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A Pigovian tax (also spelled Pigouvian tax) is a tax levied on a market activity that generates negative externalities. The tax is intended to correct the market outcome. In the presence of negative externalities, the social cost of a market activity is not covered by the private cost of the activity. In such a case, the market outcome is not efficient and may lead to over-consumption of the product. A Pigovian tax equal to the negative externality is thought to correct the market outcome back to efficiency.

In the presence of positive externalities, i.e., public benefits from a market activity, the market tends to under-supply the product. Similar logic suggests the creation of Pigovian subsidies to increase the market activity.

Pigovian taxes are named after economist Arthur Pigou who also developed the concept of economic externalities. William Baumol was instrumental in framing Pigou's work in modern economics.[1]


Workings of Pigovian tax

A Pigovian tax is considered one of the "traditional" means of bringing a modicum of market forces, and thus better market efficiency, to economic situations where externality problems exist. More recently, particularly in the United States since the late 1970s, and in other developed nations since the 1980s, an alternative to Pigovian taxation has arisen: the creation of a market for "pollution rights." Pollution rights markets are not generally more efficient than Pigovian taxes but are often more appealing to policy makers because giving out the rights for free (or at less than market price) allows polluters to lose less profits or even gain profits (by selling their rights) relative to the unaltered market case. Markets for emissions trading have been set up to bring better allocative efficiency and improved information sharing to the pollution externality problem. Pollution rights markets are a part of the field of Environmental Economics generally, and Free-market environmentalism specifically.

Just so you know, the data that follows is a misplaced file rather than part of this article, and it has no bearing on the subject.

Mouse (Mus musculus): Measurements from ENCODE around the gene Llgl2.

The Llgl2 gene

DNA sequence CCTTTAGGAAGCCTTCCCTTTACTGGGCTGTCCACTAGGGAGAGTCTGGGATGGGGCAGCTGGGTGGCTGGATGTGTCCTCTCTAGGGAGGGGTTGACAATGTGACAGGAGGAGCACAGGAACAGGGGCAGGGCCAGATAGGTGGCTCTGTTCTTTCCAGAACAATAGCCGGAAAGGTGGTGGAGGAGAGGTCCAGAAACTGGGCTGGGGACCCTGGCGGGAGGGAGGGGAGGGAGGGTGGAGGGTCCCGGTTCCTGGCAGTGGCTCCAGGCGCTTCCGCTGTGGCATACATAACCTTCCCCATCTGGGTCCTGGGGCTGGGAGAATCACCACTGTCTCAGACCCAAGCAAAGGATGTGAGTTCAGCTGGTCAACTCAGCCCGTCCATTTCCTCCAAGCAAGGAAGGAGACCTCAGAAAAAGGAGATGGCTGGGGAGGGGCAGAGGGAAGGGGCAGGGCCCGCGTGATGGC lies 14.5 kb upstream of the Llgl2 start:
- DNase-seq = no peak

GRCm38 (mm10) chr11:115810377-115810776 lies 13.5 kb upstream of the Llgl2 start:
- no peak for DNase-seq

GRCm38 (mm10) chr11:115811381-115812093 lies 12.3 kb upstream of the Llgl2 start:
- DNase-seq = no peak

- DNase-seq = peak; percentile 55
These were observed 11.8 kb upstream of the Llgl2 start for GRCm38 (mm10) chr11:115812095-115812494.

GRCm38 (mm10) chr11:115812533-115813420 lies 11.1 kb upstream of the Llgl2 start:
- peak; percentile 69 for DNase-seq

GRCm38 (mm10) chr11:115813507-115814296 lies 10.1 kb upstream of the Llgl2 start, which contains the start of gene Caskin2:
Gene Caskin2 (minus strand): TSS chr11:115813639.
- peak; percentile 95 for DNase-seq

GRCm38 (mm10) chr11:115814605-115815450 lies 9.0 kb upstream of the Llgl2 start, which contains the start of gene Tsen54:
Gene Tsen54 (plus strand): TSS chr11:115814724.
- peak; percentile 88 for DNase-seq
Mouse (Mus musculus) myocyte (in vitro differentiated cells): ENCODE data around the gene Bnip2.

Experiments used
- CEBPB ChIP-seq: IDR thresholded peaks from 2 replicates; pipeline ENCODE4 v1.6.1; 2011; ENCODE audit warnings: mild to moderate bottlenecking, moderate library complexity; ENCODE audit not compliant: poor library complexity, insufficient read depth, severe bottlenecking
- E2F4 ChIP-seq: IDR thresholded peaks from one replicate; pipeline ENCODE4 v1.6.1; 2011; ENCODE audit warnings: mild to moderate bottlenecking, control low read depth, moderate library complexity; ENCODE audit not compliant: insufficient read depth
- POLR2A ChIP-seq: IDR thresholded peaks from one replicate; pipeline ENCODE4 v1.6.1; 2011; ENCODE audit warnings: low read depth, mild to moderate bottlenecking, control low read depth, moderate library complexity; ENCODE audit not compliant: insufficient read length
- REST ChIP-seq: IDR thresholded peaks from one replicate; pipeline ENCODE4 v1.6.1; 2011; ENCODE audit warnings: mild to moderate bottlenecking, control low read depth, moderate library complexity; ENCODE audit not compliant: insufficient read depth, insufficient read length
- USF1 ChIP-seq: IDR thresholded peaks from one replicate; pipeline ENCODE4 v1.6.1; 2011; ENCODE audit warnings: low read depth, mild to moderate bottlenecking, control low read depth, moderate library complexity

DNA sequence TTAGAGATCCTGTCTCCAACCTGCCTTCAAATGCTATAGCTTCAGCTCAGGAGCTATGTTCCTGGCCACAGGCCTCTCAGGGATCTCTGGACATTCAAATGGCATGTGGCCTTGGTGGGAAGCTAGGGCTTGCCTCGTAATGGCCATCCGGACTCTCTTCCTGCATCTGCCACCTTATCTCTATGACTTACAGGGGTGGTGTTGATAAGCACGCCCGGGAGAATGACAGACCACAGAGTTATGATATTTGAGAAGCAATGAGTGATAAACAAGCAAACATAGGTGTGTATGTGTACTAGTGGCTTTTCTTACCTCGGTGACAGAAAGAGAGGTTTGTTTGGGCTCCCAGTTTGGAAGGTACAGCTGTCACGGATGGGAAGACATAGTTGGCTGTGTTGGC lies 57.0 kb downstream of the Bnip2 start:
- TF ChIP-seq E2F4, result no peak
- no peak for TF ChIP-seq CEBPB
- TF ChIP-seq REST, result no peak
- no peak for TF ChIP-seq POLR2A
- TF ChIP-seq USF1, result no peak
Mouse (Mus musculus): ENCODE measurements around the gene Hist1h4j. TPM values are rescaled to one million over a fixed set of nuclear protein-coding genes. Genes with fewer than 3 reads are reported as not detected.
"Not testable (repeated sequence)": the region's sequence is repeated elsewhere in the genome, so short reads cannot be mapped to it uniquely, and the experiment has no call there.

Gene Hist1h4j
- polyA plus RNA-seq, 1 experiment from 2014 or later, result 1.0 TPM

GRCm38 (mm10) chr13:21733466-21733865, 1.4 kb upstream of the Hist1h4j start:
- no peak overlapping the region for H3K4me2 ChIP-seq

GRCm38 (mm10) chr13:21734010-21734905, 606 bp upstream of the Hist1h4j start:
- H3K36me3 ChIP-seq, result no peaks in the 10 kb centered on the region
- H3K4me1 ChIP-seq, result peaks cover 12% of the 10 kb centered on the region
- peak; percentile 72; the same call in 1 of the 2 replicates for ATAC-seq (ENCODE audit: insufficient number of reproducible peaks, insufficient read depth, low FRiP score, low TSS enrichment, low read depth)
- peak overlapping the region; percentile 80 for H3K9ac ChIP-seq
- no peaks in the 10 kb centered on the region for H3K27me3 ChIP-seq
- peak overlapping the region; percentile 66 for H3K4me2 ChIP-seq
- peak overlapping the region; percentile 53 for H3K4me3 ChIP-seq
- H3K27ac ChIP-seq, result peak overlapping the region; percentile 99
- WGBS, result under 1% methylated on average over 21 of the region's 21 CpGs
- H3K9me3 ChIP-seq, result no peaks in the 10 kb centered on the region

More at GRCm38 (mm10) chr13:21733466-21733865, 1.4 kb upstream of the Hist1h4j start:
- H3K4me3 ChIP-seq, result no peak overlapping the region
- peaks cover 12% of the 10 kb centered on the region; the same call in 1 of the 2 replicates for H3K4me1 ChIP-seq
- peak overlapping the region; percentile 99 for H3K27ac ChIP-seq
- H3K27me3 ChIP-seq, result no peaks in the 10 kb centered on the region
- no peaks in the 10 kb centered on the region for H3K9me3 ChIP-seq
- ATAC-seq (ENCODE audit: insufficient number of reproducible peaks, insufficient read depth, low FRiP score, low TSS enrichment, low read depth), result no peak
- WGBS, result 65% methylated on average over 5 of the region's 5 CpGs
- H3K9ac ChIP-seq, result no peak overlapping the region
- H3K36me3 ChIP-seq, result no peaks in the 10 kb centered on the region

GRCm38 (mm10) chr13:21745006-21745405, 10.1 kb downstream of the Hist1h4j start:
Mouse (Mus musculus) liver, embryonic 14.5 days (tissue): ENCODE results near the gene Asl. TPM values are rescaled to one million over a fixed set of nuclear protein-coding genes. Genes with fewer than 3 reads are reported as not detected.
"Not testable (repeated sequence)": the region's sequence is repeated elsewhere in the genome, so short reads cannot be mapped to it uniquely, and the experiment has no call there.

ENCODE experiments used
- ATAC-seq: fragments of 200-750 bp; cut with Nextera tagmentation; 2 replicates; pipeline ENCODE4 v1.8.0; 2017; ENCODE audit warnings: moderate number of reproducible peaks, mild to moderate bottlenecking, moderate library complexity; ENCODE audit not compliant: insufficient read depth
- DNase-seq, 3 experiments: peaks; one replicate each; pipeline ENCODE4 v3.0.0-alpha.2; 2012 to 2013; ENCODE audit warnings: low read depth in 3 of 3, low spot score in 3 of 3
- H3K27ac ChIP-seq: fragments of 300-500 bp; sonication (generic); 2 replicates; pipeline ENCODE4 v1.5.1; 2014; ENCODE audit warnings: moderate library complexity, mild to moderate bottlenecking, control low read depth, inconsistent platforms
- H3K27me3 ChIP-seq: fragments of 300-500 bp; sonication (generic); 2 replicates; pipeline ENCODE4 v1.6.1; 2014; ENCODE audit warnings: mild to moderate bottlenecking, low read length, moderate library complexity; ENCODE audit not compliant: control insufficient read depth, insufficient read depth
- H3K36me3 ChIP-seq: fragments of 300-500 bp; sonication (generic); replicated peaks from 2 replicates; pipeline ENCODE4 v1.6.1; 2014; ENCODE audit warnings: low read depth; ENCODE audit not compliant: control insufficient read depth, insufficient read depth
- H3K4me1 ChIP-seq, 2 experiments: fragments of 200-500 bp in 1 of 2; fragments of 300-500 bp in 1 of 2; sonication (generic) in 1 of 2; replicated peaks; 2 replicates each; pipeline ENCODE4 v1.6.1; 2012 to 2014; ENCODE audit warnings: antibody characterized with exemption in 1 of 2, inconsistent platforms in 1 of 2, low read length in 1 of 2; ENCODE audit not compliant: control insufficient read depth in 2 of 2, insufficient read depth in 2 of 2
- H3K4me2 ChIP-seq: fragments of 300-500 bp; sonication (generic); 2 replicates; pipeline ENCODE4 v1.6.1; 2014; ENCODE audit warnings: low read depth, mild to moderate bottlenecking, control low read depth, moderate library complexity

One difficulty with Pigovian taxes is calculating what level of tax will counterbalance the negative externality. Political factors such as lobbying of government by polluters may also tend to reduce the level of the tax levied, which will tend to reduce the mitigating effect of the tax; lobbying of government by special interests who calculate the negative utility of the externality higher than others may also tend to increase the level of the tax levied, which will tend to result in a sub-optimal level of production.

Pigovian tax effect on output.

The diagram illustrates the working of a Pigovian tax. A tax shifts the marginal private cost curve up by the amount of the tax. Faced with this cost increase, the producers have an incentive to reduce output to the socially optimum level by reducing the marginal externality to the marginal tax. The total tax revenue (which could be used to mitigate the effect of the negative externality) is equal to the size of the tax times the new output (the shaded area).

A key problem with the Pigovian tax is the "knowledge problem" suggested in Pigou's essay "Some Aspects of the Welfare State" (1954) where he writes, "It must be confessed, however, that we seldom know enough to decide in what fields and to what extent the State, on account of [the gaps between private and public costs] could interfere with individual choice." In other words, the economist's blackboard "model" assumes knowledge we don't possess — it's a model with assumed "givens" which are in fact not given to anyone. Friedrich Hayek would argue that this is knowledge which could not be provided as a "given" by any "method" yet discovered, due to insuperable cognitive limits; chaos theory argues for other cognitive limitations.

A counter-argument is that perfect knowledge of the gaps between private and public costs is not necessary: So long as a tax level reflects a negative externality better than no tax, it should increase efficiency. Sometimes these differences are obvious – for example the effect of petroleum use on pollution, global warming and traffic congestion. In such a case, the levying of a Pigovian tax approximating such costs would be better than no tax at all.